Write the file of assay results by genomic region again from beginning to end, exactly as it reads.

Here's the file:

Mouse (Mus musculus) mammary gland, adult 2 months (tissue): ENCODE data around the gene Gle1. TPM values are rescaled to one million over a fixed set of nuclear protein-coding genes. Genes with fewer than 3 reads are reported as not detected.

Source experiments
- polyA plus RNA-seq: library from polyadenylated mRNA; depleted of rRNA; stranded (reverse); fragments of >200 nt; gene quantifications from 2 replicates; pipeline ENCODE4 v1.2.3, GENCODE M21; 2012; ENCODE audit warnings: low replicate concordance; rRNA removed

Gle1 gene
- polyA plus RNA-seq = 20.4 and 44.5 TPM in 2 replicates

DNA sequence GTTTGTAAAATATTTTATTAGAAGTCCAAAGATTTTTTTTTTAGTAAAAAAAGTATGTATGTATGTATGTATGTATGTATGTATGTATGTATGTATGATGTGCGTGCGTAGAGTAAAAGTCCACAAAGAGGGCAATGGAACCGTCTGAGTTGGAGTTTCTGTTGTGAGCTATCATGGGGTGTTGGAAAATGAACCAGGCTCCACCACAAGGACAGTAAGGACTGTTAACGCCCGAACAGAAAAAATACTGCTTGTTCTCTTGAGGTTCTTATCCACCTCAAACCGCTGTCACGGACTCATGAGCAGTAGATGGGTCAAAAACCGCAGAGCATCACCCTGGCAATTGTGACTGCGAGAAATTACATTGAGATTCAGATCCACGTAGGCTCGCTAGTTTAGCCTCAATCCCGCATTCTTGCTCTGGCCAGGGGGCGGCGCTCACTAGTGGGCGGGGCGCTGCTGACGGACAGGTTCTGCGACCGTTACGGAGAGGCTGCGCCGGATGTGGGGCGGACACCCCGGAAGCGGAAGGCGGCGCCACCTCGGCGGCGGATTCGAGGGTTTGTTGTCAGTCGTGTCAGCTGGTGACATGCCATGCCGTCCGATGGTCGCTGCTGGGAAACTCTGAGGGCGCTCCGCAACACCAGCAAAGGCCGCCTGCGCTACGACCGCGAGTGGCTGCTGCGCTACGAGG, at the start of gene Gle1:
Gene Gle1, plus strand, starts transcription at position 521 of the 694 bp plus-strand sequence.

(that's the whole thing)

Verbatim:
Mouse (Mus musculus) mammary gland, adult 2 months (tissue): ENCODE data around the gene Gle1. TPM values are rescaled to one million over a fixed set of nuclear protein-coding genes. Genes with fewer than 3 reads are reported as not detected.

Source experiments
- polyA plus RNA-seq: library from polyadenylated mRNA; depleted of rRNA; stranded (reverse); fragments of >200 nt; gene quantifications from 2 replicates; pipeline ENCODE4 v1.2.3, GENCODE M21; 2012; ENCODE audit warnings: low replicate concordance; rRNA removed

Gle1 gene
- polyA plus RNA-seq = 20.4 and 44.5 TPM in 2 replicates

DNA sequence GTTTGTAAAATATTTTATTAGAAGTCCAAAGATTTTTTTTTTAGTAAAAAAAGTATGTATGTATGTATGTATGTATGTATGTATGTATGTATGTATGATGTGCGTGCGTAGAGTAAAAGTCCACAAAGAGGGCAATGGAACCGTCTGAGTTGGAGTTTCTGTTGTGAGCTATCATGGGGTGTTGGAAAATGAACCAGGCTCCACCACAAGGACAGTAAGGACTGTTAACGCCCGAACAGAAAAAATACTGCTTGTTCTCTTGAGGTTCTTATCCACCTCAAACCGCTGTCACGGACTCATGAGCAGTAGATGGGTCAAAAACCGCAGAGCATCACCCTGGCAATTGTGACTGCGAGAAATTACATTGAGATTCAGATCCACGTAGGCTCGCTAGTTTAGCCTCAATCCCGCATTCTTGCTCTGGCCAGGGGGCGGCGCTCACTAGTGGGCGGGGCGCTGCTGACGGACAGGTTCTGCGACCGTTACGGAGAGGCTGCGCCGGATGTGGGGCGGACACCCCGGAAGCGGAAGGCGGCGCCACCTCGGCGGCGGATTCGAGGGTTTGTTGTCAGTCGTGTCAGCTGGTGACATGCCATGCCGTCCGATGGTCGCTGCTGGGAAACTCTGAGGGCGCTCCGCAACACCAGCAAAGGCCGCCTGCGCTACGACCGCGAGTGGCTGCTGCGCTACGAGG, at the start of gene Gle1:
Gene Gle1, plus strand, starts transcription at position 521 of the 694 bp plus-strand sequence.